Digital Ecosystems and Ecological Resilience


Aalto University School of Business, Otaniemi (address:  Otaniementie 14)

Thursday room Väre L102, Friday room Väre L101 


Registration is open until May 5. 


 Associate Professor Attila Márton, Copenhagen Business School


Professor Matti Rossi, Aalto University School of Business


The IS field has a long-standing tradition in drawing on ecological concepts for the study of information systems and infrastructures. While such concepts had fallen out of favour for a few decades, there has been a recent resurgence of ecological thinking. In particular, the notion of “digital ecosystem” has provided a helpful lens for conceptualizing the radically complex dynamics of digitalization, crossing and even transgressing the modernistic boundaries of organization, industry, lifeworld, mind, and body.

Against above backdrop, this workshop will give an introduction into ecological thinking as an epistemological disposition that is diametrically opposed to modernism and its fixation on command-and-control management through technological means. In particular, we will discuss how our approach to information systems changes, if we shift from the modernistic drive to maximize at all costs (be it profits, efficiency, or user numbers) to the ecological notion of stewarding the resilience of ecosystems.

Detailed Program

Day 1 – 16th May 

Morning session 10:00 – 12:00

(Readings: Márton 2022; Mitchell et al. 2020)

  • Introduction and welcome
  • Ecological thinking
    • Example: Ecology of explainable AI – The case of predictive policing
    • Group work

Afternoon session 13:00 – 17:00 (breaks included)

(Readings: Holling 2001; Mella and Gazzola 2019)

  • Follow the change
    • Holling’s adaptive cycle
  • Mapping the dynamics of ecosystems
    • How to draw Causal Loop Diagrams (Part 1) Materials
    • How to draw Causal Loop Diagrams (Part 2) Materials
    • How to draw Causal Loop Diagrams (Part 3) Materials
    • Group work: Case of Airbnb in Barcelona (link)

Socializing time 17:00

Day 2 – 17th May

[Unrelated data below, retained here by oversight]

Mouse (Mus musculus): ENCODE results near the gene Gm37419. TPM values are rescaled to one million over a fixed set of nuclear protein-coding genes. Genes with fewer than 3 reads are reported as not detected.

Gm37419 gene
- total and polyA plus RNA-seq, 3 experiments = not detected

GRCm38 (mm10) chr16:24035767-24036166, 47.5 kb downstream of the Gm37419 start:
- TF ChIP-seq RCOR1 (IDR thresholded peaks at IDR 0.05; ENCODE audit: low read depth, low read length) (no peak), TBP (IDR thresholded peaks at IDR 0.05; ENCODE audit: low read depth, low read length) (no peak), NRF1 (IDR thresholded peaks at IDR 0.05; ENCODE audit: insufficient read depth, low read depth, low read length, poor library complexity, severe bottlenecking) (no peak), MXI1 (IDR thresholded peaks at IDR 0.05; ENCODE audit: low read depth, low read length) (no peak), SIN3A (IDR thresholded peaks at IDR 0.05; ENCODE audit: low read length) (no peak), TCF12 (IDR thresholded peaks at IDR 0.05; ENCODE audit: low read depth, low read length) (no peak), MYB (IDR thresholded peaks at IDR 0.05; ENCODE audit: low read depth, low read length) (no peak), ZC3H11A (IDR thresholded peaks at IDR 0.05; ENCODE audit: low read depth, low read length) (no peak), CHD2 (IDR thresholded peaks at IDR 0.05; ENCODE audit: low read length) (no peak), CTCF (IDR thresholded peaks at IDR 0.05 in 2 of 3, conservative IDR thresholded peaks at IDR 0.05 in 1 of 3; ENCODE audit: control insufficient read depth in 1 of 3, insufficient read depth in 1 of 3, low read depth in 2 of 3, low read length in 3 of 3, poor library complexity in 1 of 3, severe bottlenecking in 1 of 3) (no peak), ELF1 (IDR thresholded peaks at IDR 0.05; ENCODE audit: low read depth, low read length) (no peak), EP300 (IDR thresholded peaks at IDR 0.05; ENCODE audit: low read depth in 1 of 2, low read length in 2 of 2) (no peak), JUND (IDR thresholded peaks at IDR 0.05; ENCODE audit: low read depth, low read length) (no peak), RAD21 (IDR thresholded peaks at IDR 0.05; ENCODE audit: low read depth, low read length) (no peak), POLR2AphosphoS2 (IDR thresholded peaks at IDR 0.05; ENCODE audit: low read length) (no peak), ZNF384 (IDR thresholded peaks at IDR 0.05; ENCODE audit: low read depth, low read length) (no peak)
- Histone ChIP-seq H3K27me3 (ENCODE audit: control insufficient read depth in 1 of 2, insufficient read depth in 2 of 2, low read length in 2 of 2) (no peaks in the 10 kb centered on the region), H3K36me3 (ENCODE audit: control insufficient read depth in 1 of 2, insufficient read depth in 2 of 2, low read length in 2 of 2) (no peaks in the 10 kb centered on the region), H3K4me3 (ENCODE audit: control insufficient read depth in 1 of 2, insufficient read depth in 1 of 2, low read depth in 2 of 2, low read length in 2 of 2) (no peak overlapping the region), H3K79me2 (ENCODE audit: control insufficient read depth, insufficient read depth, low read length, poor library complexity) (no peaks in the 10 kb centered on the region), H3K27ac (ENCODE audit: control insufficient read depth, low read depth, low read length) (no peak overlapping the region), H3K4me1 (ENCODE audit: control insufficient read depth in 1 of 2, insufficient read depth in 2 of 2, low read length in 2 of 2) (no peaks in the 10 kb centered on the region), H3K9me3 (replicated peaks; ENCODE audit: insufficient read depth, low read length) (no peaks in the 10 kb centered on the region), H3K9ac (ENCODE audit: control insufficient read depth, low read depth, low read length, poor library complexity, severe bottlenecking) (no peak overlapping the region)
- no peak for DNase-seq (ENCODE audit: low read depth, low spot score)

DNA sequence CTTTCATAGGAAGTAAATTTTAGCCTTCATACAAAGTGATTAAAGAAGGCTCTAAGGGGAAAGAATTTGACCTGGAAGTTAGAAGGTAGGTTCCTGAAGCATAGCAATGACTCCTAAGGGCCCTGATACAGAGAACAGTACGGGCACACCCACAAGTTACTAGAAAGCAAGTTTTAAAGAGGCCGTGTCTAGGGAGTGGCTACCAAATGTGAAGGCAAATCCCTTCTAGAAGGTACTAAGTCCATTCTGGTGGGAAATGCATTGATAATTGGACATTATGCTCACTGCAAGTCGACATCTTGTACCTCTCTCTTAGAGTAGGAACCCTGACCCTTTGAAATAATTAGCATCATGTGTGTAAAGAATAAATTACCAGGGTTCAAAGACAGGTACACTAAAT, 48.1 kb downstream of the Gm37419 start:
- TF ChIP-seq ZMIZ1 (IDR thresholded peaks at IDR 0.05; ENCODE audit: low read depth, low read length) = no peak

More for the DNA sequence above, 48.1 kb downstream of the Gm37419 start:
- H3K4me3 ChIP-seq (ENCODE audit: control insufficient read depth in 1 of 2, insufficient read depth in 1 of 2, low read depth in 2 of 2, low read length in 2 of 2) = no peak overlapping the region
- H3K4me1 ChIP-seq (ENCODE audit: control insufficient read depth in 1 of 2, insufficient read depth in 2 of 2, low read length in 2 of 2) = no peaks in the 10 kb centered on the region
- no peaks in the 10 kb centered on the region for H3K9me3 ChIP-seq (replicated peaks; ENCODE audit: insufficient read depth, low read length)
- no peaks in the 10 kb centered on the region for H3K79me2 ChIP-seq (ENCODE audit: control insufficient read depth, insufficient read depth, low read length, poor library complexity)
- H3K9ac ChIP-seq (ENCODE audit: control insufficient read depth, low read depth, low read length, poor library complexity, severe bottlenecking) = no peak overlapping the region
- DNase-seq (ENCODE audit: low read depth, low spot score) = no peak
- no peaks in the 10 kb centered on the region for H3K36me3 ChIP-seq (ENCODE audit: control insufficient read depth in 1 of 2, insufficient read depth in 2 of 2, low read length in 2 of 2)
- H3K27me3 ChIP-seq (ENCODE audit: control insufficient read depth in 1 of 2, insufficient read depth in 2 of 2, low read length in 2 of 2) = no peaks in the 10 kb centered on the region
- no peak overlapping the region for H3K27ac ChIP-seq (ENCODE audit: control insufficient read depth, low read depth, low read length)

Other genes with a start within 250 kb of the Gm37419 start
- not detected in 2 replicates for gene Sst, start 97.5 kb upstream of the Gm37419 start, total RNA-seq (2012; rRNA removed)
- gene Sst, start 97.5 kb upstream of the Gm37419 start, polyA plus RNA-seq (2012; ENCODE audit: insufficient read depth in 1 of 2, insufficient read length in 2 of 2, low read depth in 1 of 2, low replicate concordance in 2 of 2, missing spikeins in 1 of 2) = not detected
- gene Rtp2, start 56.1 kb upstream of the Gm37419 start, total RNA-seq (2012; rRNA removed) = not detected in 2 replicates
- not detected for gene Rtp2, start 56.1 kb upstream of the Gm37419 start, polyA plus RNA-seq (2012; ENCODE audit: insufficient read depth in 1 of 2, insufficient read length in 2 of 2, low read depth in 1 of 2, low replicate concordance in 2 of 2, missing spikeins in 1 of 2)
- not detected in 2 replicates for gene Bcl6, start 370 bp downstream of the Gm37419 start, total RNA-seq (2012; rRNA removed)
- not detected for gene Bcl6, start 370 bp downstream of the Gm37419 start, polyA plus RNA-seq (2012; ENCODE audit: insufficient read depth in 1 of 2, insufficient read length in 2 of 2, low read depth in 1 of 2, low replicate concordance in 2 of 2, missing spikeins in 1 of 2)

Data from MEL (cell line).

Morning session 9:00 – 13:30 (breaks included)

(Readings: Biggs et al. 2012; Boh et al. 2023)

  • Engineering resilience vs ecological resilience
  • Group work
  • Group presentations and discussion
  • Concluding remarks



Mandatory Readings:

Day 1 – morning session

Márton, A. (2022). "Steps toward a digital ecology: Ecological principles for the study of digital ecosystems." Journal of Information Technology 37(3): 250-265.

Mitchell, A. S., et al. (2020). "Learning from the Anthropocene: Adaptive epistemology and complexity in strategic managerial thinking." Sustainability 12(11).



Day 1 – afternoon session

Holling, C. S. (2001). "Understanding the complexity of economic, ecological, and social systems." Ecosystems 4(5): 390-405.

Mella, P. and P. Gazzola (2019). "Improving managers’ intelligence through systems thinking." Kybernetes 48(1): 58-78.



Day 2 – morning session

Biggs, R., et al. (2012). "Toward principles for enhancing the resilience of ecosystem services." Annual Review of Environment and Resources 37: 421-448.

Boh, W., et al. (2023). "Building digital resilience against major shocks." MIS Quarterly 47(1): 343-360.



Further Readings:

Ahlborg, H., et al. (2019). "Bringing technology into social-ecological systems research - Motivations for a socio-technical-ecological systems approach." Sustainability 11(7).

Baygi, R. M., et al. (2021). "Everything flows: Studying continuous socio-technological transformation in a fluid and dynamic digital world." MIS Quarterly 45(1): 423-452.

Benbya, H., et al. (2020). "Complexity and information systems research in the emerging digital world." MIS Quarterly 44(1): 1-17.

Ens, N. and A. Márton (2021). "“Sure, I saw sales, but it consumed me”. From resilience to erosion in the digital hustle economy." New Media & Society.

Holling, C. S. and G. K. Meffe (1996). "Command and control and the pathology of natural resource management." Conservation Biology 10(2): 328-337.

Jacobides, M. G., et al. (2018). "Towards a theory of ecosystems." Strategic Management Journal 39(8): 2255-2276.

Mikołajewska-Zając, K., et al. (2022). "Couchsurfing with Bateson: An ecology of digital platforms." Organization Studies 43(7): 1115-1135.

Phillips, M. A. and P. Ritala (2019). "A complex adaptive systems agenda for ecosystem research methodology." Technological Forecasting and Social Change 148.

Veit, D. J. and J. B. Thatcher (2023). "Digitalization as a problem or solution? Charting the path for research on sustainable information systems." Journal of Business Economics 93: 1231–1253.

Credit points

Doctoral students participating in the seminar can obtain 2 credit points. This requires participating and completing the assignment. Instructions for the assignment will be given at the seminar.

Registration fee

This seminar is free-of-charge for member organization's staff and their PhD students. For others the participation fee is 400 €. The participation fee includes access to the event and the event materials. Lunch and dinner are not included.